Saturday, February 09, 2008

Property and greed

click photo to enlarge
Just when you think TV can't get any worse it does! Three genres of programme currently fill an inordinate amount of UK air time. The so-called "reality" programmes full of mindless "contestants" doing mindless "tasks" are the epitome of dross that each season achieve the seeming impossibility of greater inanity. Then there's the various takes on cookery, each chef with their own pathetic gimmick, undertaking ever more ridiculous stunts in the interest of self-promotion. Jamie Oliver surely can't be far off a knighthood the way he's going. However, I don't think that's good enough. I'd like the pope to consider him for canonisation. St Jamie of Aga has a nice ring to it!

However, by far the worse of the televisual time-wasters are the property programmes. Those who conceive such viewing have clearly taken Gordon Gekko's "greed is good" creed to heart, and won't be happy until they've completely removed any notion that a house is for living in, and replaced it with the belief that it's simply an investment. How the BBC, with its public service remit, can support the selfish capitalism that underpins such programmes beggars belief. A significant part of the problem with housing in the UK centres around its use as an investment vehicle, as well as the activities of the growing group of avaricious buy-to-letters, urged on by this type of programme, who push up prices and ruin neighbourhoods and individual properties, all for their own selfish interest. Some of these people convince themselves that by buying a house and breaking it up into flats (to fund the loan they used to buy it) they're providing a public service! Surely such delusion is indicative of serious mental illness, and certainly shouldn't be fed by television?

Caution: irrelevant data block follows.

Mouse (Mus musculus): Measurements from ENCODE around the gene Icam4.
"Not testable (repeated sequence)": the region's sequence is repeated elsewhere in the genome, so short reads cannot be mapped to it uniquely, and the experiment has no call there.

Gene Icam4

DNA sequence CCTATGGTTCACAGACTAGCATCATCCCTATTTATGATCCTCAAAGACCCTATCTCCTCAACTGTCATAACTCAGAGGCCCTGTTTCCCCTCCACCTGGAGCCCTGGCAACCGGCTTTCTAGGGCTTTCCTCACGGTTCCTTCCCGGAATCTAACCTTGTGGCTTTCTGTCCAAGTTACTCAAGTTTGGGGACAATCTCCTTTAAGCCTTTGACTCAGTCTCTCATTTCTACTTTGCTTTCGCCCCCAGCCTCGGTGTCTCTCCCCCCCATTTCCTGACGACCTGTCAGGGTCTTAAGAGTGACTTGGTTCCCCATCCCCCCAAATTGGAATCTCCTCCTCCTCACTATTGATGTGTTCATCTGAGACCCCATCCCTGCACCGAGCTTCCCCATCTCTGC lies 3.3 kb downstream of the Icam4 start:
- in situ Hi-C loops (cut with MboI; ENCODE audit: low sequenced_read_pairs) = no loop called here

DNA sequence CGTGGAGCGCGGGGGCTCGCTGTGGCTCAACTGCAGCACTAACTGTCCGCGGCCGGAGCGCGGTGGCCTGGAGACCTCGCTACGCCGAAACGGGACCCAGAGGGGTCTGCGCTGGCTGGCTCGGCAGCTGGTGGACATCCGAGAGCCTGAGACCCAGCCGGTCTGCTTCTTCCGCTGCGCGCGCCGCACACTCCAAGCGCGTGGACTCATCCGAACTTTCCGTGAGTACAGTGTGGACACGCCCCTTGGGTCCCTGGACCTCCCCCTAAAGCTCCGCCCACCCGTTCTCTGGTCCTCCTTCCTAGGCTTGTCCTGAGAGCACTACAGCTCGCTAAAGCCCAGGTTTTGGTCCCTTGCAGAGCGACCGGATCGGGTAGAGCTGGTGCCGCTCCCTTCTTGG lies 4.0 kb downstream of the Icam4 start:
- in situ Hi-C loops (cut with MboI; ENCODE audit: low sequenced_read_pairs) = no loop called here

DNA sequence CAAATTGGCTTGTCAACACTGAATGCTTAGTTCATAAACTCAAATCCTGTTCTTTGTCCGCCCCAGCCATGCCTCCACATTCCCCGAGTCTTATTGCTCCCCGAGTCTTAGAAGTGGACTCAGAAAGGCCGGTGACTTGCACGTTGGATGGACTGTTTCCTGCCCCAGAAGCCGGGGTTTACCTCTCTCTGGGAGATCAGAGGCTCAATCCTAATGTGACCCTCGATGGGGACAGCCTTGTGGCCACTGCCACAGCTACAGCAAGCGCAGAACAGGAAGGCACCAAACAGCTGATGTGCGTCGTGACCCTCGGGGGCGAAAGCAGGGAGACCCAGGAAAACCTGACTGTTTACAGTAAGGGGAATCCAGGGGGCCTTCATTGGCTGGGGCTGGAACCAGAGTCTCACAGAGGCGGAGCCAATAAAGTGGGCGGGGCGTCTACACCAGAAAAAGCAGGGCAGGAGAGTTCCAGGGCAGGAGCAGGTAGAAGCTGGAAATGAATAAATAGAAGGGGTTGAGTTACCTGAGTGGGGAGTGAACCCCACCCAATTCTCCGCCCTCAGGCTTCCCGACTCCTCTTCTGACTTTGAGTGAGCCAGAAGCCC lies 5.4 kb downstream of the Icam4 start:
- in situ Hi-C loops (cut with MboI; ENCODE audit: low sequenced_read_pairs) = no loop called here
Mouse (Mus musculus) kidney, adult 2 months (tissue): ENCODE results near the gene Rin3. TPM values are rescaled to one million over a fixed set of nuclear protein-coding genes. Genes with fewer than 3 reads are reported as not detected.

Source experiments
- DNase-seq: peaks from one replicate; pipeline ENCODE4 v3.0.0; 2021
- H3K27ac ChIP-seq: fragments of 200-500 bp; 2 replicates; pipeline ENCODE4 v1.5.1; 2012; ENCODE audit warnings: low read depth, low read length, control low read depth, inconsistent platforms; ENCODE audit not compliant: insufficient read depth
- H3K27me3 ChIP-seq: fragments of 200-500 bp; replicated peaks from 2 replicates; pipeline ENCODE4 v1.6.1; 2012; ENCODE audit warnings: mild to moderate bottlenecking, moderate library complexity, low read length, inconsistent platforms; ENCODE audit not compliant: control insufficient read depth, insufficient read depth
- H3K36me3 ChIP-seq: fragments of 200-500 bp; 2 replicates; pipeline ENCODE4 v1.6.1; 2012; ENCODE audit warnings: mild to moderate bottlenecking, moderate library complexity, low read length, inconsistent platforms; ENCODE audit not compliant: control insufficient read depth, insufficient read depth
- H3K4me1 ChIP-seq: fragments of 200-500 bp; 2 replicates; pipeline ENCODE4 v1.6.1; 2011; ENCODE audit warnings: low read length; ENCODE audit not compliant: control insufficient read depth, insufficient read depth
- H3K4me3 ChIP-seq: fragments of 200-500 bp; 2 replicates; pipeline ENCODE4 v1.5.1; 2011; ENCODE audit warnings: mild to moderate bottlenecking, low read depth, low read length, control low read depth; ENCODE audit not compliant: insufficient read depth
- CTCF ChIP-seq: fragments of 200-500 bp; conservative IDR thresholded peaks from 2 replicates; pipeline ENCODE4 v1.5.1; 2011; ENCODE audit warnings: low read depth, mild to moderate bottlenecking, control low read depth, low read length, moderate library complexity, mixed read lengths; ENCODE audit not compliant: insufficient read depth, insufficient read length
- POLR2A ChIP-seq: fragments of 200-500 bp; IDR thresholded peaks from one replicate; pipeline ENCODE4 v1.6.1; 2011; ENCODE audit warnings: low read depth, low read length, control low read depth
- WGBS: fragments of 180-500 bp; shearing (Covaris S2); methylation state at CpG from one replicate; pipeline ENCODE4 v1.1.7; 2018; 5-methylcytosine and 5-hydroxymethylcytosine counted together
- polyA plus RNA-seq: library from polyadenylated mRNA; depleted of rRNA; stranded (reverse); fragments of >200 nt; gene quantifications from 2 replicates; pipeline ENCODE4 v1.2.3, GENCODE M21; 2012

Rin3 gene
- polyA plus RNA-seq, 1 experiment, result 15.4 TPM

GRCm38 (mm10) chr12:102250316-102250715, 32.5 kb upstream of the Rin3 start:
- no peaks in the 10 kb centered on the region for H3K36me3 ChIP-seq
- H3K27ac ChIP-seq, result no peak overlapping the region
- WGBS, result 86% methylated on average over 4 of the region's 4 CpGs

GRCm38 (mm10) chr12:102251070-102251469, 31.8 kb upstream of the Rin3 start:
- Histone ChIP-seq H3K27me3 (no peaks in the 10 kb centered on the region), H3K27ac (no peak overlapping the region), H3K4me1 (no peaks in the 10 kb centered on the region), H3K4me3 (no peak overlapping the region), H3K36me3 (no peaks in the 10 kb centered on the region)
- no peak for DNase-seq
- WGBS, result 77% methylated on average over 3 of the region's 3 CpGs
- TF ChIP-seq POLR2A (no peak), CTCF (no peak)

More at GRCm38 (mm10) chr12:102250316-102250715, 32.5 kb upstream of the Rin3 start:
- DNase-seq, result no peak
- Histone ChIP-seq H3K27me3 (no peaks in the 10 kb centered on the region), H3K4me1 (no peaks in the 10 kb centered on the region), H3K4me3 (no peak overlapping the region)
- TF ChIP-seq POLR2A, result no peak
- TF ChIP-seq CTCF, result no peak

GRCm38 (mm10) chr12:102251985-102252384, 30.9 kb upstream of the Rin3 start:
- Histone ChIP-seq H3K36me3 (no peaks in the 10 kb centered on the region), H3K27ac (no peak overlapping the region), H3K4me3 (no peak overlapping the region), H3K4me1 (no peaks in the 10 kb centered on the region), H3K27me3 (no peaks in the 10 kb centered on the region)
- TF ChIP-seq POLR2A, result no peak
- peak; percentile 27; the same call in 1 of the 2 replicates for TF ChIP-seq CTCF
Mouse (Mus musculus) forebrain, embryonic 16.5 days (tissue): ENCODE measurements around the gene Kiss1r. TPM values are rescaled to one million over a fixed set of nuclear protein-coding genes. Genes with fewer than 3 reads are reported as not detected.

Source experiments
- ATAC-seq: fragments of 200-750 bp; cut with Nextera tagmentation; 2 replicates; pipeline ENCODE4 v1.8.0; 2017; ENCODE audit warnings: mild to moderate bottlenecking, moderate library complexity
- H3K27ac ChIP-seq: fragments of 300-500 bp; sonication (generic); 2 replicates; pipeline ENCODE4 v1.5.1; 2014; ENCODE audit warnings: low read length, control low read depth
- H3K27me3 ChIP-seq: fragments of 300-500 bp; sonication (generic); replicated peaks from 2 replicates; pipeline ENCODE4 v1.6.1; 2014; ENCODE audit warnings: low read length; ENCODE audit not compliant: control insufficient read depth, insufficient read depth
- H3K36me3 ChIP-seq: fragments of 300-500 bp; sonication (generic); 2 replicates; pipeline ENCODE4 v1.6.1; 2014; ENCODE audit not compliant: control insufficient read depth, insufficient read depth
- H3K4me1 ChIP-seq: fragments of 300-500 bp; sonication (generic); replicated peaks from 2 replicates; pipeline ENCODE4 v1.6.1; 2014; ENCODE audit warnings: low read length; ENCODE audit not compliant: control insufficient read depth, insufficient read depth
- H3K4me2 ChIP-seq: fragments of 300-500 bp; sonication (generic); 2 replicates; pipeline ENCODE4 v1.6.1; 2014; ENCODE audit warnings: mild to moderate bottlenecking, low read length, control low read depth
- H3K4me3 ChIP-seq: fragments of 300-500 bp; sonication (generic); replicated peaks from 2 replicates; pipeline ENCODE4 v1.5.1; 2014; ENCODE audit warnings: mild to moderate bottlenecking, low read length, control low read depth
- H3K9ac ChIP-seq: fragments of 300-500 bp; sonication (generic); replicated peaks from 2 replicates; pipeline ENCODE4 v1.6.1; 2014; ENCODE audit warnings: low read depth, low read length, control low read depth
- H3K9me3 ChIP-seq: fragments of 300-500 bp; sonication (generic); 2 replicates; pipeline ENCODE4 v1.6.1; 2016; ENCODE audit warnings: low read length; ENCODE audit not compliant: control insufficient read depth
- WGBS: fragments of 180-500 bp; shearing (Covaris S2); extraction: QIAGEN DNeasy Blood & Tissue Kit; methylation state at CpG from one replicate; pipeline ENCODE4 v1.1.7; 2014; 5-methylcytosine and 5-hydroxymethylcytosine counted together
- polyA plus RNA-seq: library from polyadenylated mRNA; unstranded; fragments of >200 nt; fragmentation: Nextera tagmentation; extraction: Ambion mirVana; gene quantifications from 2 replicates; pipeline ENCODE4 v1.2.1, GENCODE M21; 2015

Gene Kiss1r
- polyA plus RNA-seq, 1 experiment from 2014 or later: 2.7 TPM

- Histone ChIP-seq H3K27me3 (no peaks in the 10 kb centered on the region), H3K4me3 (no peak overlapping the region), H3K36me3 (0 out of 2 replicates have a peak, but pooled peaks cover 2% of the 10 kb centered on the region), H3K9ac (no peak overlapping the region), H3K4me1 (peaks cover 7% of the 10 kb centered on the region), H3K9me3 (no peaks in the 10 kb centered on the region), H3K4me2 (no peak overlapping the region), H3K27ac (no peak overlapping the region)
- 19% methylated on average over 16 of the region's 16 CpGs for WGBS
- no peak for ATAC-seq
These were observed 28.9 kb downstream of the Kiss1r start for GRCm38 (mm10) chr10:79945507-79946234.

As I walked past this sixteenth century house next to the fourteenth century church at Billingborough, Lincolnshire, I idly wondered what possibilities these programmes might dream up for it. Maybe they'd try and make it "more authentic" with a bit of "distressed" wood here and a slab or two of Cotswold (because it's the "best") stone there. Perhaps, taken by the genuine mullions, they'd reproduce them in all the windows. That would surely raise its price. Or would they make it multiple-occupancy (for the "discerning" buyer only of course) with a few more entrances knocked through its limestone walls. What they wouldn't do is leave it to grow old gracefully in the way it has done, slowly adapting to the needs of succeeding generations, because in so doing there's no quick profit to be made!

photograph & text (c) T. Boughen

Camera: Olympus E510
Mode: Aperture Priority
Focal Length: 15mm (30mm/35mm equiv.)
F No: f7.1
Shutter Speed: 1/320
ISO: 100
Exposure Compensation: -0.3 EV
Image Stabilisation: Off